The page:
My perception is that Greenbelt was attacked by part of the mainstream and conservative church, who refused to endorse their youth groups visiting, which was part of the reason the festival repositioned itself as an event exploring social justice and liturgy as well as the arts. Elsewhere, even the friendly editors of Ship of Fools gave Steve Fairnie a hard time in interview because he wanted to entertain audiences, not preach to them. No wonder at the time I didn’t go to church.
Several years later I realised – mostly thanks to friends in a Scottish band – that like it or not, Christians are part of the church, even when not part of a specific church. I found myself attending a welcoming and open-minded high Anglican church in Exeter, enjoying the liturgy and getting to know people of all ages, from toddlers to OAPs. Their attitude was ‘this is what we do, how we worship; you are welcome’. Of course, in a city, other churches were available. By then, the theological and social arguments about Christians in the arts seemed done and dusted, and there was little visible CCM or Christian arts subculture visible (to me, anyway) in the UK.
I was quite shocked therefore, when I exhibited and spoke at the Cornerstone Festival in America. The tattooed and leather-clad Christians in attendance turned out to be legalistic and evangelistic. They didn’t like the fact that the British group I was in had ordered drinks when we arrived at the motel after our long journey, didn’t understand how you could listen to music that wasn’t explicitly Christian, how you could disagree with something but not censor or condemn it, or why you would make art, music or poetry that didn’t witness. Even the indie record labels present in the market there mostly aspired to be part of CCM.
I was reminded how cheated I’d felt in retrospect by the Festival of Light and Festival of Jesus events in London, which I had attended as a pre-adolescent; how the likes of Mary Whitehouse had used Christianity as a disguise for calls for censorship and right-wing moralistic restrictions. (Later, I felt the same about the book U2 and the Religious Impulse, where American academics try to shoehorn U2 into evangelical restraints. In my review I suggested that the book should have been called American Academics and their Desire for U2 to be a Christian Band.)
In general, UK churches seemed unable to accommodate the rise of youth culture. Strict, evangelical denominations rooted in a literal belief in the Bible, and intent on ‘keeping themselves pure’ by remaining separate from the world around them, particularly struggled. Jonathan Walker’s 2021 novel The Angels of L19 (Weatherglass Books) is set in one such church, situated in Liverpool in the 1980s. In interviews, the author has made it clear that much of the book is rooted in autobiography. The vocabulary, listening habits, politics, jokes and dress sense (or lack of!) are spot-on, and clearly not a product of research: this is lived-in writing.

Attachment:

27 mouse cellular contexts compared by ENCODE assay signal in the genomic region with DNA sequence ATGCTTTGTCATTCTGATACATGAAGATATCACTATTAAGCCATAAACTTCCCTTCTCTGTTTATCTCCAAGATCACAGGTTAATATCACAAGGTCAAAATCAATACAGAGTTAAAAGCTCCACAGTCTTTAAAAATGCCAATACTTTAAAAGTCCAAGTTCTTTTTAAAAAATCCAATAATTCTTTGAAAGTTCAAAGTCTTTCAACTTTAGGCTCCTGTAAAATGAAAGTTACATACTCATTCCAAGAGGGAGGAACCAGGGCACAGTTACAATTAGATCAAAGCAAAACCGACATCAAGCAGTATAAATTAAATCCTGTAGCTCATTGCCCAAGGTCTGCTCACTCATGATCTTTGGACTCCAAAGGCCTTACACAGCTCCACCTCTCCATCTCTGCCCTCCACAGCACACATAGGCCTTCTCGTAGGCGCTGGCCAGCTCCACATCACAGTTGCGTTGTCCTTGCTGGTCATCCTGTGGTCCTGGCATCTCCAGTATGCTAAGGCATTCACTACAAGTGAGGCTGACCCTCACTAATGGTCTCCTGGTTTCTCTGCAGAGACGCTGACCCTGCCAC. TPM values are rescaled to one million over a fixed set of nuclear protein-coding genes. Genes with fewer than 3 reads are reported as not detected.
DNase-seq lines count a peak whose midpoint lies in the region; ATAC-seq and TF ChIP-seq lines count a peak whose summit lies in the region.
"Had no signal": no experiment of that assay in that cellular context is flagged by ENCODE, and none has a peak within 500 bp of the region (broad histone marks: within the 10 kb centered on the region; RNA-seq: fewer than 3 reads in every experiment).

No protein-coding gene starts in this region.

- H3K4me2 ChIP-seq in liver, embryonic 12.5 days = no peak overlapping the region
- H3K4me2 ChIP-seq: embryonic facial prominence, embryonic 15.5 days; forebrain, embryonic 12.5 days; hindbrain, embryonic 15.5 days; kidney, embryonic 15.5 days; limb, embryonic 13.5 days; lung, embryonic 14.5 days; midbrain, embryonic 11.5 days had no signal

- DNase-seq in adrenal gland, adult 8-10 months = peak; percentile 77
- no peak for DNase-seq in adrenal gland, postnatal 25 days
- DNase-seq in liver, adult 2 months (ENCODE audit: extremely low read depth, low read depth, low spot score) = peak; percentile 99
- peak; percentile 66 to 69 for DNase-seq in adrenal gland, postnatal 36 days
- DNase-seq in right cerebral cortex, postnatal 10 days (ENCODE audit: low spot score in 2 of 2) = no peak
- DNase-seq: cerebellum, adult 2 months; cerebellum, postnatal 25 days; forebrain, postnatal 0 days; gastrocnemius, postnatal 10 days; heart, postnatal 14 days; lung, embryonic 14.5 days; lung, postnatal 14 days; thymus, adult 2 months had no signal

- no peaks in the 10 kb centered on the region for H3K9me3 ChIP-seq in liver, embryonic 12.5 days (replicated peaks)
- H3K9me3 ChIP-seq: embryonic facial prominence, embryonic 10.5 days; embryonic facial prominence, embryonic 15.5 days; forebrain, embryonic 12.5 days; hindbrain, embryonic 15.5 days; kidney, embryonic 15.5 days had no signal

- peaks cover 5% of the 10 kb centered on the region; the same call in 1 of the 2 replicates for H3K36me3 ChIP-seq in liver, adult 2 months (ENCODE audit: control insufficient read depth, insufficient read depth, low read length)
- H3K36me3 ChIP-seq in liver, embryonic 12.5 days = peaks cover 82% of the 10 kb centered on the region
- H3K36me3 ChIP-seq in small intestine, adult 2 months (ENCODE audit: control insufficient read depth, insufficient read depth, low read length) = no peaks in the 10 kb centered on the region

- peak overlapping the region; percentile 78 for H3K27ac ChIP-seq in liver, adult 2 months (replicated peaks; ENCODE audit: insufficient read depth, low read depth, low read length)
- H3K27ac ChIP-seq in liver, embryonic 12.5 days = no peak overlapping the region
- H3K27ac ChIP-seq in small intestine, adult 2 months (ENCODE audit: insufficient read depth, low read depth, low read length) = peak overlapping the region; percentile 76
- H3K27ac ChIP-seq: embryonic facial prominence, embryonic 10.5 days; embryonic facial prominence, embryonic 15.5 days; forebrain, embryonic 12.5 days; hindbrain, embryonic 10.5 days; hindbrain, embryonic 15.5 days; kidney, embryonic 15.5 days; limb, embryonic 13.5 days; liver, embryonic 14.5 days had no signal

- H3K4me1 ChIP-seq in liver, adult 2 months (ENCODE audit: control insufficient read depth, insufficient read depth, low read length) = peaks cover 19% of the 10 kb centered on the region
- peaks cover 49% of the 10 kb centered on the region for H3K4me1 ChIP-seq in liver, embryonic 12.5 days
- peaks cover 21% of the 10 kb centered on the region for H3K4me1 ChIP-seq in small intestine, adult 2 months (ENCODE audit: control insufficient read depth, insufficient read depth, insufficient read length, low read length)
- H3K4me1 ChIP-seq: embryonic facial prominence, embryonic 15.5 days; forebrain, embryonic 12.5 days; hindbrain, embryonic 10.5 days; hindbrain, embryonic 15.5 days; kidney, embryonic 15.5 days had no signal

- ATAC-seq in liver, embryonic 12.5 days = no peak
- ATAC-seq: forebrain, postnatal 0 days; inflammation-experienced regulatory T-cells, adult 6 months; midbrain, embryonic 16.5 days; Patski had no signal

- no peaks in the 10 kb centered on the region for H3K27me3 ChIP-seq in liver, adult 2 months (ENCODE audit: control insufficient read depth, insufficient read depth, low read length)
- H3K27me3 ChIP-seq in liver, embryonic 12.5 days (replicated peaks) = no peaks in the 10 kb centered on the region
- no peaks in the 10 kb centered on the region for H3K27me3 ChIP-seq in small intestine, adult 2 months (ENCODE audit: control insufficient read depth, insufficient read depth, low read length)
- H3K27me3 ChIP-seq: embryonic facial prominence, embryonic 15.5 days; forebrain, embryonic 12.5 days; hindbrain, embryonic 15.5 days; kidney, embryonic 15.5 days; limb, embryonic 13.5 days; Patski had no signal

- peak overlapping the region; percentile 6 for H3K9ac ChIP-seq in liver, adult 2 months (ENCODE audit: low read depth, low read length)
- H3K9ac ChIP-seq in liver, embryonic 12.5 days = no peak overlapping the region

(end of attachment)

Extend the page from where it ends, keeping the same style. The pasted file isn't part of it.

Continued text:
But this socio-realist novel is laid over with a supernatural element: the church members’ literal beliefs and interpretations of ‘The Word’ allow Robert’s mental illness and delusion a free rein, with disastrous consequences. The Angels of L19 is creepy and disturbing, although it never becomes too gruesome or ultraviolent; neither does it judge or comment, preferring to let readers decide what is real, what is right, and what to make of this strange and unsettling scenario set in recent history.
I don’t see or believe in literal angels or demons, and I remain full of doubt as much as belief. I’m sceptical of happy-clappy churches, witness and evangelical diatribe, but Walker’s book got me thinking about my Christian upbringing. The tangles of tradition and rebellion, orthodoxy and non-conformism, communion wine and beer. Youth group Bible studies versus youth group or school parties, pre-marital sex versus snogging, the secular versus the sacred, church versus society, forgiveness versus punishment, legalism versus love, us versus them.
It all seems a long time ago now and somewhat irrelevant; gender and identity politics, sexuality, global warming and social media are more of an issue these days, and what Christians can or can’t do probably seems irrelevant, particularly when it comes to music and the arts. To quote and mis-apply Charles Dickens in A Tale of Two Cities (he was actually writing about 19th century society): ‘It was the best of times, it was the worst of times, it was the age of wisdom, it was the age of foolishness, it was the epoch of belief, it was the epoch of incredulity, it was the season of light, it was the season of darkness…’ I’m glad I was there.
For Martin Caseley, Anthony Wilson and Paul Platt; and in memory of Steve Fairnie, Larry Norman and John Peck.
Part of this article appeared as a book review of The Angels of L19, published by International Times in December 2021.
Rupert Loydell is senior lecturer in the School of Writing and Journalism at Falmouth University. He is the editor of Stride magazine, and contributing editor to International Times. A widely published poet, his most recent poetry books are Dear Mary (2017) and A Confusion of Marys (with Sarah Cave, 2020).